What Harvard thinks of The Social Network

social_network_harvard.top.jpg by Alex Konrad, contributor


FORTUNE -- Even though it's just six years old, Facebook has already generated a half a billion users, a lofty valuation, and a lifetime of controversy. Columbia Pictures caught the wave of Facebook's relevance perfectly with today's opening of The Social Network, the vaguely fictional story of its founding during Mark Zuckerberg's undergraduate years at Harvard.

Aaron Sorkin and David Fincher's project has already wowed critics, and the fictional Zuckerberg will likely crush the fictional mogul of an earlier generation, Gordon Gekko, at the box office this weekend.

How will current students at Harvard react to the film? To find out, Fortune checked in with a select group of students who saw the film at an advance screening last week in Harvard Square, which featured a Q&A with Sorkin and actors Jesse Eisenberg and Armie Hammer. Each of the following five reactions comes from a member of the class of 2011, and some, but not all, are members of "final clubs," the private social clubs featured prominently in the film.

Adrian Diamond: Right after leaving the movie, I was disappointed in the way the film depicted final clubs [the private, same-sex clubs, roughly comparable to fraternities or sororities, that are a unique part of social life at Harvard]. The young people and their activities are displayed as caricatures -- the college girls are all flawless models, and the final club guys are all stacked Abercrombie & Fitch model types. Sex is unencumbered, drugs are portrayed as awesome. The entire scene is extreme and dramatized.

Later, however, I had to give Mr. Sorkin and Mr. Fincher more credit. In actuality, I'm sure they figured that the lives of Harvard men and women are less glamorous than that. It remains ambiguous whether the idealized final club world is even happening at all. Perhaps it's all just Zuckerberg's imagination running away with him.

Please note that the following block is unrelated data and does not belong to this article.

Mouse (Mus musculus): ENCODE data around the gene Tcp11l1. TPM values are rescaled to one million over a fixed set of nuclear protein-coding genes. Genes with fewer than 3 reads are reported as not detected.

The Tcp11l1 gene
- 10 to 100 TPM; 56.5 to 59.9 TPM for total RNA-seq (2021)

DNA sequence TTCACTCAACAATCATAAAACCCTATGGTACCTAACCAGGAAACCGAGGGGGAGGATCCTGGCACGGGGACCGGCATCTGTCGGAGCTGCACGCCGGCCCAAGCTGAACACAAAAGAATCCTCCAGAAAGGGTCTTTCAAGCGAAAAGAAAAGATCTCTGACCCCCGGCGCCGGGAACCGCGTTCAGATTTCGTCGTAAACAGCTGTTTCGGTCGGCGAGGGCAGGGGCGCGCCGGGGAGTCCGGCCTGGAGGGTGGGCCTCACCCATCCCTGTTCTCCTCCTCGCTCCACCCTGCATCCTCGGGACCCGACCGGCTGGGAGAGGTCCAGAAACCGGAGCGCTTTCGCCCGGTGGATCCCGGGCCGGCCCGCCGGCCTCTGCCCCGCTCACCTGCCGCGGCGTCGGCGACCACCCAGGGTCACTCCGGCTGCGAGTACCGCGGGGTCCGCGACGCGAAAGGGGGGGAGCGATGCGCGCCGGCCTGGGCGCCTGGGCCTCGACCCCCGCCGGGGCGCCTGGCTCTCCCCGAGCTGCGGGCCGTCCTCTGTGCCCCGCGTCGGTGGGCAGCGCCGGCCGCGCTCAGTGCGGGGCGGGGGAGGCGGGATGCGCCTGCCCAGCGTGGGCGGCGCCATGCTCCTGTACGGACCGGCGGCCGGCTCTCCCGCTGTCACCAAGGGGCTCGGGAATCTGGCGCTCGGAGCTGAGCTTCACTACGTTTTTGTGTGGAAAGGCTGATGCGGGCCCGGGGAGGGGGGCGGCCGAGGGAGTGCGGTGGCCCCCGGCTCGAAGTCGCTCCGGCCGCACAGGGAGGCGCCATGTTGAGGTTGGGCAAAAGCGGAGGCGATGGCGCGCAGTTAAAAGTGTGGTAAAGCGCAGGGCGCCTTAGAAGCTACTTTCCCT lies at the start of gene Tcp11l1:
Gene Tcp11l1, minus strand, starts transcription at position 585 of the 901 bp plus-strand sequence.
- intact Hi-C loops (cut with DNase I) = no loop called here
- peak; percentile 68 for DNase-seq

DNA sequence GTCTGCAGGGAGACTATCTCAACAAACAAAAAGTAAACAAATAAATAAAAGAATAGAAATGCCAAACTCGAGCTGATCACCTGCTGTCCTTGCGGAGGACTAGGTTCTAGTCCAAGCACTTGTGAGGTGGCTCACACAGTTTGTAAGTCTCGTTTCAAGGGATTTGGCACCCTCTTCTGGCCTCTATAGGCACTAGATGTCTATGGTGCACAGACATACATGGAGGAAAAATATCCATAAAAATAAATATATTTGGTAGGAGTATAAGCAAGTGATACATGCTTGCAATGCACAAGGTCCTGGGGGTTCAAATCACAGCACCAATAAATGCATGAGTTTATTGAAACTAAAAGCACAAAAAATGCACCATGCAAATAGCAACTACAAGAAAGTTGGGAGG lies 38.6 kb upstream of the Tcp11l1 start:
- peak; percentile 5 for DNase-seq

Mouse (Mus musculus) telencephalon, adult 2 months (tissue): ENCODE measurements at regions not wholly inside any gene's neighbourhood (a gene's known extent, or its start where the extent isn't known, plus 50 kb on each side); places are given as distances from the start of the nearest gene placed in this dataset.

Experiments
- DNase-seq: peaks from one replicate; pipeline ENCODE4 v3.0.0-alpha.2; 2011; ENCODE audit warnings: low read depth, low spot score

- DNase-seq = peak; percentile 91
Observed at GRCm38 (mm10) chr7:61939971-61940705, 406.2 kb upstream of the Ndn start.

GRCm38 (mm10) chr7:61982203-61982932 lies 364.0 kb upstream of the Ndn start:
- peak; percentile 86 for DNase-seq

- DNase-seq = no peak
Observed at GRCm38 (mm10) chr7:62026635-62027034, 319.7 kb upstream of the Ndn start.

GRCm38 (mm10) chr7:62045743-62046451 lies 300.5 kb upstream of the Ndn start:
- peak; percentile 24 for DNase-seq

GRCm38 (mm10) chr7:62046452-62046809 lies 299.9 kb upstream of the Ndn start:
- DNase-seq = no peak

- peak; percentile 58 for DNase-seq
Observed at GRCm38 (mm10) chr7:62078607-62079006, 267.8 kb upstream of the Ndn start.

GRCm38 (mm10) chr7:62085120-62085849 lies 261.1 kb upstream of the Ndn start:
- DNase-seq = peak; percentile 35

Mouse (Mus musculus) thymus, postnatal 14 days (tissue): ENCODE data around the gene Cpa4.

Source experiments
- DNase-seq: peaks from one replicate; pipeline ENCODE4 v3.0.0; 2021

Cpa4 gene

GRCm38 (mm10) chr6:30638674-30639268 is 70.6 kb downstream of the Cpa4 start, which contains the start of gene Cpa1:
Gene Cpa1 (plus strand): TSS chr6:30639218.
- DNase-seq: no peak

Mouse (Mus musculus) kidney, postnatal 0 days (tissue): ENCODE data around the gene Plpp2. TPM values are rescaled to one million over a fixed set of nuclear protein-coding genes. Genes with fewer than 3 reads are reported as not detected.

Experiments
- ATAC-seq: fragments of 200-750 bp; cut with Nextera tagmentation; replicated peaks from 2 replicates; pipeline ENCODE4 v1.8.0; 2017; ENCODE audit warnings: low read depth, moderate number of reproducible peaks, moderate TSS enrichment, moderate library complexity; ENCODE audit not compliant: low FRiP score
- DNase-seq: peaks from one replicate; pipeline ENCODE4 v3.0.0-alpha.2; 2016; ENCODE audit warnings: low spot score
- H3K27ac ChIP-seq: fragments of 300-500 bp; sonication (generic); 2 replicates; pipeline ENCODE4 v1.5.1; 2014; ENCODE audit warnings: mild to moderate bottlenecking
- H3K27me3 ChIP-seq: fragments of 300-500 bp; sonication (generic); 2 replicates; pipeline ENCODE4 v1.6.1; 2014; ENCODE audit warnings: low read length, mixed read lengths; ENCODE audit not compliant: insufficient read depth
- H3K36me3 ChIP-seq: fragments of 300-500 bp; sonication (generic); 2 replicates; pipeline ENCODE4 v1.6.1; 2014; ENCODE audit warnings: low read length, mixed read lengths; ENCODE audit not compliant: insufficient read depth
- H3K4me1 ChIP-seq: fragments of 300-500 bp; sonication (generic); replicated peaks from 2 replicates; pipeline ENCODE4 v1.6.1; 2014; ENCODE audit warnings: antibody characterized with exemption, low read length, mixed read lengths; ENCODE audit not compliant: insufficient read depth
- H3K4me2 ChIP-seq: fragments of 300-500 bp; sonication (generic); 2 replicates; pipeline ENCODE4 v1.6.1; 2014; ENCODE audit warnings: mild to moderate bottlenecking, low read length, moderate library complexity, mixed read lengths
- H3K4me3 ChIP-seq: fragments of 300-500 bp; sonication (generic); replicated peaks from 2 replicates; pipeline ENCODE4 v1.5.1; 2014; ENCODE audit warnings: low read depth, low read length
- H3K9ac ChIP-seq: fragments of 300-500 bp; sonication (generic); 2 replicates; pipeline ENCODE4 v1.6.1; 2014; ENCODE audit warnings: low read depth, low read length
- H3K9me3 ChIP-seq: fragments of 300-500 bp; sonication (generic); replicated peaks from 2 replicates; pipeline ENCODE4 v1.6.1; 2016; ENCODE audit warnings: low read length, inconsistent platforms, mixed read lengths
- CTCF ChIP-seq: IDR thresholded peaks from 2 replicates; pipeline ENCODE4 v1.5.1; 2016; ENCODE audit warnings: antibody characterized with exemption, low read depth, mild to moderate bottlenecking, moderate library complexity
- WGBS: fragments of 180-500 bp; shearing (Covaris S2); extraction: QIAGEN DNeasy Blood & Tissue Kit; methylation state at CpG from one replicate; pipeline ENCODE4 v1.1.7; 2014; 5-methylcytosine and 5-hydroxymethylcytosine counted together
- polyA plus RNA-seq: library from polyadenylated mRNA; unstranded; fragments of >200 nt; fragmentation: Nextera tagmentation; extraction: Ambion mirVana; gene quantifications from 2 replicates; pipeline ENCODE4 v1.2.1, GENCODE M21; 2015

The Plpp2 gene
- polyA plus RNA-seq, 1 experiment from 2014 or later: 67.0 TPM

Zoë Morrison: The movie makes no claims to be a definitive history of Facebook, as writer Aaron Sorkin stressed at a special on-campus screening last Wednesday. But the story emphasizes that no matter what the actual chain of events might have been, the website's creators and users were motivated largely by the sex appeal of exclusivity. From the opening scene in which Zuckerberg argues for the benefits of final club membership, the movie proposes that this very Harvardian infatuation with exclusivity drove many of the characters and greatly influenced the original design of the site.

In my opinion, the film portrays this particular quality of Harvard social life exceptionally well, while also accurately portraying the campus atmosphere and capturing some finer details of the student experience -- like our proclivity to stay up ridiculously late and jump on any online distractions that come our way.

Jonah Miller: Watching this film while still an undergraduate at Harvard was especially fun, because I could tell when scenes involving Harvard were really filmed on campus. It was also interesting to see the filmmakers' representation of Harvard students.

I thought that the students shown in the film were pretty accurate to the overall vibe of the institution. While the central characters of Mark Zuckerberg, Eduardo Saverin and the Winklevoss twins all represented exceptional Harvardians, the more secondary students in the film provided a fairly convincing portrait of "normal" Harvard undergraduates.

Joel Rojo: I thought the movie was great. Despite the fact that it's about Harvard -- so it's really related to us as students -- I thought it was really relevant with just the story and the writing. It was dark, but in a good sense -- in the sense that it shed light on human nature and our human social element. It put a mirror to your face, forced you to think how you interact socially, and what it all means.

The movie was really on point -- I was surprised. I liked the nuances, such as the scene where Eduardo is talking to the business dudes: Impressed, they say they love business majors, and Eduardo corrects them that he is an economics concentrator [Harvard has no business undergraduate degree, and students are "concentrators," not "majors"]. They depict Harvard for what it really is -- it's not some stupid prep school with kids in corduroy jackets. In the film, final clubs are a metaphor for exclusivity, and to an extent that's what they really are about -- privacy.

Odelia Younge: The Social Network especially appeals to the students who grew up with Facebook, their current base of users. In a time when we are seeing more advances in social networking and technology than we ever dreamed of before, power and control of that domain means everything. One thing was clear from the movie -- it was not about the money, but the ideas and the ownership.

No one wants to be left behind in the race to the top. In college, you feel pressure to be doing important things, seeing places. We feel that especially at Harvard, and the movie does a great job of capturing that feeling. Even if Harvard students are privy to a few more inside jokes of the movie (the Phoenix parties, final club punch, the ad board, etc.), it's a thoroughly delightful and intriguing drama about the network that changed the way we interact. And the best part is, you yourself get to decide whose story you believe, because the movie doesn't do it for you. To top of page

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